Instead, we need to – as a family – briskly move from waking to breakfasting to preparations to school. Free time is a reward that comes after work: Business before pleasure. Neither kids nor mom should begin free time activities until lunch break or the completion of the checklist.

Starting the day briskly in the morning, using the same pattern morning after morning, will take vigilance and discipline, but as everyone accepts it, they will give attention to schoolwork more readily, because that will become the key to getting to free time.

Homeschool morning treat

Now, school time is not free time, but that doesn’t mean it has to be a drag, a downer, a disappointment. We can also increase our morning consistency and momentum by adding a bit of pleasure to the work time itself.

One year, I allowed the students a cup of tea (with unsupervised spoonfuls of sugar) with their math if they finished their chores and were starting math by 8:15. At 8:15 or 8:20, the tea stuff was off limits. My boys were then self-motivated to get their cup of tea so that math time was more enjoyable.

The morning treat doesn’t even have to involve sugar. Perhaps the morning treat is starting with singing or a favorite read-aloud.

Beginning with something that everyone looks forward to helps kick the motivation and momentum into gear.

Communicate the plan clearly

Sometimes our kids dawdle and resist the schedule because it feels like a never-ending work day to them. They don’t have any hope of free time, so they are trying to grab it wherever and whenever they can.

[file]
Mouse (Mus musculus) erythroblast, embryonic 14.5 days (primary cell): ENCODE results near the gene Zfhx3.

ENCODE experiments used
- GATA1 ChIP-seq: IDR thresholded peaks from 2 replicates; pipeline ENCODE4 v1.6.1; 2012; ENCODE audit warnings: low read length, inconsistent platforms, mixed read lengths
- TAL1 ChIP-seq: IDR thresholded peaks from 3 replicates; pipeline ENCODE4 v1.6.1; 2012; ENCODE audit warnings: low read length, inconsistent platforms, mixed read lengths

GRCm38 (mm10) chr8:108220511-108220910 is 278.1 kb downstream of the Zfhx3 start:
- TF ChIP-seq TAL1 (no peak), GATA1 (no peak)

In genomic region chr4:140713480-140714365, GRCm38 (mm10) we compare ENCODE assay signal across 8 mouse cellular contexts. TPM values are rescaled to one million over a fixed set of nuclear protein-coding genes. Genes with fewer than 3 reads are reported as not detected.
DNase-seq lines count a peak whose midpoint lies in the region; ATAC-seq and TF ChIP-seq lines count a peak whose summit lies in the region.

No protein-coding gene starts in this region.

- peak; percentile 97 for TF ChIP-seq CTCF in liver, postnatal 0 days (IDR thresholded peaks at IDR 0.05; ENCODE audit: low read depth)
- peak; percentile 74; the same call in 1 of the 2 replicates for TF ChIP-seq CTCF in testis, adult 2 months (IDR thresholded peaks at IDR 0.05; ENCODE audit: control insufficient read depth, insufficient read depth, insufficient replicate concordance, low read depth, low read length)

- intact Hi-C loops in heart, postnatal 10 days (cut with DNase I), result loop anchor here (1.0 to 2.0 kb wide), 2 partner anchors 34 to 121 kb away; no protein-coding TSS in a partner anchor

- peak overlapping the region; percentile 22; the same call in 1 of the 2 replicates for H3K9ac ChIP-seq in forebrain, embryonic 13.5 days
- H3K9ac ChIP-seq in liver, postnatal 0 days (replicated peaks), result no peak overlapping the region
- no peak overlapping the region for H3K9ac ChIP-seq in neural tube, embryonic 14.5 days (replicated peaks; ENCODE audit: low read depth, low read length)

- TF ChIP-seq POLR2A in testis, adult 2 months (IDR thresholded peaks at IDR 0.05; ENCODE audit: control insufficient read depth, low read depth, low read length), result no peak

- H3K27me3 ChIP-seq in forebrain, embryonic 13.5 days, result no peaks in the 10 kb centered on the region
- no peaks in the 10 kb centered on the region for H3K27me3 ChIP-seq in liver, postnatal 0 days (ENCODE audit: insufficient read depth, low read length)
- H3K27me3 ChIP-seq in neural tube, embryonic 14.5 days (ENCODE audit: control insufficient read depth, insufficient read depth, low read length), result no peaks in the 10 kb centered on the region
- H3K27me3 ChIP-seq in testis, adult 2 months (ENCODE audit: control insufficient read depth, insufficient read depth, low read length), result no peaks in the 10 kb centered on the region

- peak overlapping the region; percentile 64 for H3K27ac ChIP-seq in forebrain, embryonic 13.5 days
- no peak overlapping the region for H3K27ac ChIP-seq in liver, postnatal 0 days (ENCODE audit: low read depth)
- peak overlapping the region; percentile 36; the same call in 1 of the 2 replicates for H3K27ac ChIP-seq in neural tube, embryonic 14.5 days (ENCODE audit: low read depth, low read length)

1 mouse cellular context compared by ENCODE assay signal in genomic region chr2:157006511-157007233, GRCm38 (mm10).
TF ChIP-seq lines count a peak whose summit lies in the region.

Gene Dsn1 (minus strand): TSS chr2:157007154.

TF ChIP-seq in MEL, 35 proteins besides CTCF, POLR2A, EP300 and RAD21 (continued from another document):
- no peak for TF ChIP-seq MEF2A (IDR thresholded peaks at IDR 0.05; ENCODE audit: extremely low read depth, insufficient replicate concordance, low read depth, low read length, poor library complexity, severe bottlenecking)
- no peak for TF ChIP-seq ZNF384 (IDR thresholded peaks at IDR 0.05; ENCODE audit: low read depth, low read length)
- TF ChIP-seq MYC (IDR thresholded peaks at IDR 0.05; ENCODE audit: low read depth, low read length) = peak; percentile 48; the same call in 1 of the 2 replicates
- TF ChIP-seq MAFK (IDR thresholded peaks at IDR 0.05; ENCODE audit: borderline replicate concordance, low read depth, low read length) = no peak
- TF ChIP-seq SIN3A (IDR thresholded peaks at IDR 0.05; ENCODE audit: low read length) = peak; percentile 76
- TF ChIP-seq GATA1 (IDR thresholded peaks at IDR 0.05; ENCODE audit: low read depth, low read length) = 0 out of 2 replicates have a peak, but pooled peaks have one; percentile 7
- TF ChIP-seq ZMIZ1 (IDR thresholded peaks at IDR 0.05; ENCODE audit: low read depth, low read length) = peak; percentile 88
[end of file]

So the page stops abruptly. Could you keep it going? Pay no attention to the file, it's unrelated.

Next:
If we communicate clearly with our kids, preferably with a written, visible-to-all plan, we can show them how their free time is dependent upon their own work ethic.

Plus, such commitment reminds us as moms to not pile on as much work as we can.

There should be a clear, finite amount of work to do each day. When that work is done satisfactorily, then free time can be truly enjoyed as free rather than stolen.

The faster and better the work is done, the more free time can be had. Such is the natural consequence of a strong work ethic – a virtue we want to be encouraging in our kids and ourselves.

But a work ethic only kicks into gear when the work to do is clearly laid out.

If we want to start off our school days with momentum, we need a written, clear checklist available so that the work to be done is defined and specific.

Set a good example

One reason we get frustrated with our kids for dawdling and delaying is that we’re already frustrated with ourselves for the same thing.

We deflect our frustration with ourselves onto the kids because they’re easier to blame. But if we were getting started with energy and clarity, we’d be leading them to do the same.

Leadership is our job as homeschool moms. If we want our kids to start the day without dawdling, to start the day with energy and purpose, then that begins with us. We gear up and then we invite – and require – our children to join us.

But we set the tone and pace.


But my best and most favorite tactic for getting the homeschool day started consistently and cheerfully is even more simple and effective than these three.

I share about it in this free workshop, which you don’t want to miss: